2. Block verification: Because all proposed blocks are deterministic, blocks can be proven in parallel, since all intermediate states between blocks are known. Once a proof is verified for the block and its correctly-linked parent block is on-chain finalized, we mark the block as on-chain finalized.

A fundamental requirement of the protocol is that all data that is necessary to reconstruct the current state, and thus to create and append new blocks, is publicly available on Ethereum. Further, provers can generate proofs for a block using only public data on Ethereum. It is these facts, relying on Ethereum public data and giving all would-be participants a fair playing field, that makes Taiko’s L2 decentralized.

For in-depth information on the Taiko rollup, please see the whitepaper.

A general truth is that the EVM was not meant to run in a ZK-circuit, and there are plenty of facets of EVM computation and Ethereum data structures and embedded cryptography which are ZK-SNARK-unfriendly and inefficient (slow) to prove. Overcoming these challenges has been the aim of diligent work by many in the field, such as the EF’s PSE. Nonetheless, it remains that generating ZK proofs for EVM computation is slow. This is the main tradeoff opposing compatibility in the different types of ZK-EVMs, with type-1 being slowest with proof generation, but possessing perfect compatibility and future proof-ness. Other types are much faster to generate proofs, but lose differing degrees of EVM/Ethereum-compatibility and future proof-ness.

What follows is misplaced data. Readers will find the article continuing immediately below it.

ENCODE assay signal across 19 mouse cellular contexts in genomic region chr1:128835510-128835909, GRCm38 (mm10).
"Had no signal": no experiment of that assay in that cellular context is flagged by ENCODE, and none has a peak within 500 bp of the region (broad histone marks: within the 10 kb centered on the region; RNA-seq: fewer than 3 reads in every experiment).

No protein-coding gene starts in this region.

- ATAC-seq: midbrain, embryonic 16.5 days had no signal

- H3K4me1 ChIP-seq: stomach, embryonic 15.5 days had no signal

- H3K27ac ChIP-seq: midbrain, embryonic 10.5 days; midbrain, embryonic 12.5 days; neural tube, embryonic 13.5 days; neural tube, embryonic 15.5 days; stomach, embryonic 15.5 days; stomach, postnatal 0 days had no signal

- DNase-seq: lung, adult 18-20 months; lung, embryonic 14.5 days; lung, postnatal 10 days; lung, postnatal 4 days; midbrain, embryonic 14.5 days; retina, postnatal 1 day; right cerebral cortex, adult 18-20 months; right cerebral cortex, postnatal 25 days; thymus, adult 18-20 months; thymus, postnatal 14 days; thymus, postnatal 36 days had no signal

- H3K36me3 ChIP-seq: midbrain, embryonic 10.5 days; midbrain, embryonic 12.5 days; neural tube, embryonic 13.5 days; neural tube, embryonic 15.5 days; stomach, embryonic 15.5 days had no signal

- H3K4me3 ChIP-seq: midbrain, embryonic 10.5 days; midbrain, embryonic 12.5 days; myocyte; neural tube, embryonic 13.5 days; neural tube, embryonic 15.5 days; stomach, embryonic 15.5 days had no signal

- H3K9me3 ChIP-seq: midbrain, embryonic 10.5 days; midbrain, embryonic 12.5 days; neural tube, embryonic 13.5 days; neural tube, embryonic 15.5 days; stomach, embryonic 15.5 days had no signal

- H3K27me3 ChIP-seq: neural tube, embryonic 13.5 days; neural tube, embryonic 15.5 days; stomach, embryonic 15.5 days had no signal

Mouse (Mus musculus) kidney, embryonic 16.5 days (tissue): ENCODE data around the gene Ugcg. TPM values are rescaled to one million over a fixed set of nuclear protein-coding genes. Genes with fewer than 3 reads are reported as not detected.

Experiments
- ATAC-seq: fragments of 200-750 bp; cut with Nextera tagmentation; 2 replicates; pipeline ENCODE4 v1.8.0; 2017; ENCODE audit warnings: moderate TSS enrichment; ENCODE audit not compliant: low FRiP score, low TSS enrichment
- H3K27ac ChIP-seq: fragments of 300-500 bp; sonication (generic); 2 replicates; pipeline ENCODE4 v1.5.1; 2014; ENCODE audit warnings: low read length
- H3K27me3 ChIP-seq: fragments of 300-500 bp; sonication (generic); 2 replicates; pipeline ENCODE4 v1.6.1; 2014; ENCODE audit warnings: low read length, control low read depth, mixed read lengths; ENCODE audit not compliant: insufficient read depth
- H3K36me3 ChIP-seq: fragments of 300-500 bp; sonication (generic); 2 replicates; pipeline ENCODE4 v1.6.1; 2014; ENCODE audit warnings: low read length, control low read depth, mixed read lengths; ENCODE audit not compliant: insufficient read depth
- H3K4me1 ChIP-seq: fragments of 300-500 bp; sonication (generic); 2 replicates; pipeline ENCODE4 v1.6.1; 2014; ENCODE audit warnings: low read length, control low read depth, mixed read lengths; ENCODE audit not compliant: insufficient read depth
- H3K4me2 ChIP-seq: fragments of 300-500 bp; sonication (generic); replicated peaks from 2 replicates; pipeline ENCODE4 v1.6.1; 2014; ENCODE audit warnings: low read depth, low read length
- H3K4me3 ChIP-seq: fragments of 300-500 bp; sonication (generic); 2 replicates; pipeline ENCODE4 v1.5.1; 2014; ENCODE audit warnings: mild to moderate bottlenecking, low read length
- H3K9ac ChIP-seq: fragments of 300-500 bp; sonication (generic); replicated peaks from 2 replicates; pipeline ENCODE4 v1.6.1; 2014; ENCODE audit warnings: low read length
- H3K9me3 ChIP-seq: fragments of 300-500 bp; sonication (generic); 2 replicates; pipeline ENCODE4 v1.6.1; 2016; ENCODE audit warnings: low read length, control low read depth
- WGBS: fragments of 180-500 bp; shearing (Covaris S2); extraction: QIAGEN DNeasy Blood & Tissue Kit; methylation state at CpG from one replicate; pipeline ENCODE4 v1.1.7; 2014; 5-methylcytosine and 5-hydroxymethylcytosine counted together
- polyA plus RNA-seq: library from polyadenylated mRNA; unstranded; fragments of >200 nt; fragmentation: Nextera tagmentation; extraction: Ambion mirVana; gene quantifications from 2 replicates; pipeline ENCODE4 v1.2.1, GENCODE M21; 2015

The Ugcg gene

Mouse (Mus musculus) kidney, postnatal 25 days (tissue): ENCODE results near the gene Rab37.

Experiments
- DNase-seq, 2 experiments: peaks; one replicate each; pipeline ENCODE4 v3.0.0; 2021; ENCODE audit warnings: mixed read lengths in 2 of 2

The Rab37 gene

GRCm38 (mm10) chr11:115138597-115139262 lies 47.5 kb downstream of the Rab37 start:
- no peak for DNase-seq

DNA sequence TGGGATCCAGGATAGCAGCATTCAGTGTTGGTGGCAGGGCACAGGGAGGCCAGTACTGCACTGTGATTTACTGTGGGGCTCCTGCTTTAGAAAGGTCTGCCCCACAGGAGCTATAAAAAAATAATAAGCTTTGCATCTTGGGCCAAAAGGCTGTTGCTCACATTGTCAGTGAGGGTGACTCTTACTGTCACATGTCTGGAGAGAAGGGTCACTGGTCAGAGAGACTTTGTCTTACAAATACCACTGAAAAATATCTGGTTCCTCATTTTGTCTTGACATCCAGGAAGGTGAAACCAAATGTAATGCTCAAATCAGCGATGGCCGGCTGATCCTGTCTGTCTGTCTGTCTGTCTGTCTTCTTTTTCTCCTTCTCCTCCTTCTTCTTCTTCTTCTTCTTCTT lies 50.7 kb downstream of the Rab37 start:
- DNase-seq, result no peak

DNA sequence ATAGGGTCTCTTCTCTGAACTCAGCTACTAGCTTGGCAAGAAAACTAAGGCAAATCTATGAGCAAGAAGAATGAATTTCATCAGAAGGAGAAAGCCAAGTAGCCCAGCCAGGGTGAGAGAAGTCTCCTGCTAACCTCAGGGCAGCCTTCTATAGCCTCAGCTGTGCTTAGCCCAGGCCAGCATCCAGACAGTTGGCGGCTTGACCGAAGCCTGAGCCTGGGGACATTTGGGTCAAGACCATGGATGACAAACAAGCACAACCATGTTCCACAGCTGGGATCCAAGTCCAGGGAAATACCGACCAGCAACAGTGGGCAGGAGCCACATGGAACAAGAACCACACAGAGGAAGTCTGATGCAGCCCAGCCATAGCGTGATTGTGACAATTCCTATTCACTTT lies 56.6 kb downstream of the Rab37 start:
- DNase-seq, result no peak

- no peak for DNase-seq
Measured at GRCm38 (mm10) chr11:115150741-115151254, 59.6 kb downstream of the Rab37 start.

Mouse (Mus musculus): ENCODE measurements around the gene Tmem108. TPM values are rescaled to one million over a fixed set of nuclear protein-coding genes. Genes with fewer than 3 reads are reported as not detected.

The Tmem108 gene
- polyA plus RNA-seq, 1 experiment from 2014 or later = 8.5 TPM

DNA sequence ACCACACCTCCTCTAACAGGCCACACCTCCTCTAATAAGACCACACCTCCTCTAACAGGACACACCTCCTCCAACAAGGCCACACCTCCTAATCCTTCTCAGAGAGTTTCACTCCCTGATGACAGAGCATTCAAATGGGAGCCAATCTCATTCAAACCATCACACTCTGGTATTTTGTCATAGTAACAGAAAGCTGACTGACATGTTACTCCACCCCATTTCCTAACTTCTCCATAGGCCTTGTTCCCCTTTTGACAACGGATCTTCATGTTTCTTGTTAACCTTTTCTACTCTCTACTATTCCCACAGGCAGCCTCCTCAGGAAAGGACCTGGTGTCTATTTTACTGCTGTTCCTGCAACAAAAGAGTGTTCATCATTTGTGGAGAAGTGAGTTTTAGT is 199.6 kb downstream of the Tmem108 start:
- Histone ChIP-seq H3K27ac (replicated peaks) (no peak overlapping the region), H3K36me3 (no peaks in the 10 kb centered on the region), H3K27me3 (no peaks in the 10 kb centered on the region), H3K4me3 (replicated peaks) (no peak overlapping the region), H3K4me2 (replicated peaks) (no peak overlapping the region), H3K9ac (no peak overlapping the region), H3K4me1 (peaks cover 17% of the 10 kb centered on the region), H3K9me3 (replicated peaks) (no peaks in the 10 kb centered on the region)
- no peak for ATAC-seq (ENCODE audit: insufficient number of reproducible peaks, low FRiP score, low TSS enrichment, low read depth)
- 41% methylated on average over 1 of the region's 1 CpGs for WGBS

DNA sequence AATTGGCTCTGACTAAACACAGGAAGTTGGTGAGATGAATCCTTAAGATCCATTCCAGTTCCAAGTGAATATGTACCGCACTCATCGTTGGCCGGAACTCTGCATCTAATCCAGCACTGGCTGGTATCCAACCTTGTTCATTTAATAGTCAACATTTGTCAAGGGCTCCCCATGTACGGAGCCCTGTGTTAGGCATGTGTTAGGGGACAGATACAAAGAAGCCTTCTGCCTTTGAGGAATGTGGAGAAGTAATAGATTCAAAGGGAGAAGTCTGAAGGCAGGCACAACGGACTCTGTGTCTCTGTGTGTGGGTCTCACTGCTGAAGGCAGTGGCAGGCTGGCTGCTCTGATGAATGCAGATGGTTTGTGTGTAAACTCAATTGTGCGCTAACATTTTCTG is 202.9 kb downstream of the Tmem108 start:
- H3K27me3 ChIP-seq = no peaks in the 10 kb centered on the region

While upholding the non-negotiables of being decentralized, permissionless, and secure - and the priority of complete EVM-equivalence - it is the explicit goal of the Taiko rollup to mitigate the drawbacks of slow proving time via protocol design. That is, the protocol seeks to reach finality quickly, before the ZKPs have been generated. We will continue to design the protocol with such goals in mind, but will also remain open to VM adjustments/optimizations if slow proving drastically degrades user experience of the chain.

With a brief overview of the technicals complete, let’s move to the human, community aspect of Taiko and Ethereum compatibility. This is extremely important, because after all, blockchains are code-enforced social contracts. It’s ultimately humans and their values-systems that drive the protocols.

Taiko Tenets

Below layer-1 is layer-0, the people. Blockchains are built by people, and what these people care about gets baked into the social contract, and into the code and overarching design. As mentioned, here again we seek to have the strongest Ethereum-compatibility.